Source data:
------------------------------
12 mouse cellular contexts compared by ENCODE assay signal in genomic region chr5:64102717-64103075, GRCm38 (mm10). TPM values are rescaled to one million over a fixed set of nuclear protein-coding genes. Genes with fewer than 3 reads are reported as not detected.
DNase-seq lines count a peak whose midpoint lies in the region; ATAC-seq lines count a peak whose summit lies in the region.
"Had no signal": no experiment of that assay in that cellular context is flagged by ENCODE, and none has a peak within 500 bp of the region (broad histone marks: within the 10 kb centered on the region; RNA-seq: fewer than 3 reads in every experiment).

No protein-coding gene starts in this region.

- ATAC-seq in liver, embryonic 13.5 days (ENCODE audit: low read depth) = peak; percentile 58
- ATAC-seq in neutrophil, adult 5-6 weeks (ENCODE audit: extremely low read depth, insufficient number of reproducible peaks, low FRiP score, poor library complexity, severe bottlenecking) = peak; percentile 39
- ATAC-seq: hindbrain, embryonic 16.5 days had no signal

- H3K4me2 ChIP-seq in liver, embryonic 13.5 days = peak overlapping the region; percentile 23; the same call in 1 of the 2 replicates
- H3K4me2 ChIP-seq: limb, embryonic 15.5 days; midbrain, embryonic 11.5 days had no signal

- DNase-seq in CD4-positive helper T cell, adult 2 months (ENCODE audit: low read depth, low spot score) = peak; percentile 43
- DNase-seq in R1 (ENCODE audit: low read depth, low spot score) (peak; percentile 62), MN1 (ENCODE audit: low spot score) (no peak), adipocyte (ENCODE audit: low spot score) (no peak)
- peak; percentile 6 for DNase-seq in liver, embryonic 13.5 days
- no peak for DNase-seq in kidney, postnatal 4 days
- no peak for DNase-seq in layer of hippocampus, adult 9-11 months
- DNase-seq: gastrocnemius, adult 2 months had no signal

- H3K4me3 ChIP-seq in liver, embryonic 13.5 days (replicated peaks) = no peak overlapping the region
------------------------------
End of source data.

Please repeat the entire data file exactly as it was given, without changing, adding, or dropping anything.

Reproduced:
12 mouse cellular contexts compared by ENCODE assay signal in genomic region chr5:64102717-64103075, GRCm38 (mm10). TPM values are rescaled to one million over a fixed set of nuclear protein-coding genes. Genes with fewer than 3 reads are reported as not detected.
DNase-seq lines count a peak whose midpoint lies in the region; ATAC-seq lines count a peak whose summit lies in the region.
"Had no signal": no experiment of that assay in that cellular context is flagged by ENCODE, and none has a peak within 500 bp of the region (broad histone marks: within the 10 kb centered on the region; RNA-seq: fewer than 3 reads in every experiment).

No protein-coding gene starts in this region.

- ATAC-seq in liver, embryonic 13.5 days (ENCODE audit: low read depth) = peak; percentile 58
- ATAC-seq in neutrophil, adult 5-6 weeks (ENCODE audit: extremely low read depth, insufficient number of reproducible peaks, low FRiP score, poor library complexity, severe bottlenecking) = peak; percentile 39
- ATAC-seq: hindbrain, embryonic 16.5 days had no signal

- H3K4me2 ChIP-seq in liver, embryonic 13.5 days = peak overlapping the region; percentile 23; the same call in 1 of the 2 replicates
- H3K4me2 ChIP-seq: limb, embryonic 15.5 days; midbrain, embryonic 11.5 days had no signal

- DNase-seq in CD4-positive helper T cell, adult 2 months (ENCODE audit: low read depth, low spot score) = peak; percentile 43
- DNase-seq in R1 (ENCODE audit: low read depth, low spot score) (peak; percentile 62), MN1 (ENCODE audit: low spot score) (no peak), adipocyte (ENCODE audit: low spot score) (no peak)
- peak; percentile 6 for DNase-seq in liver, embryonic 13.5 days
- no peak for DNase-seq in kidney, postnatal 4 days
- no peak for DNase-seq in layer of hippocampus, adult 9-11 months
- DNase-seq: gastrocnemius, adult 2 months had no signal

- H3K4me3 ChIP-seq in liver, embryonic 13.5 days (replicated peaks) = no peak overlapping the region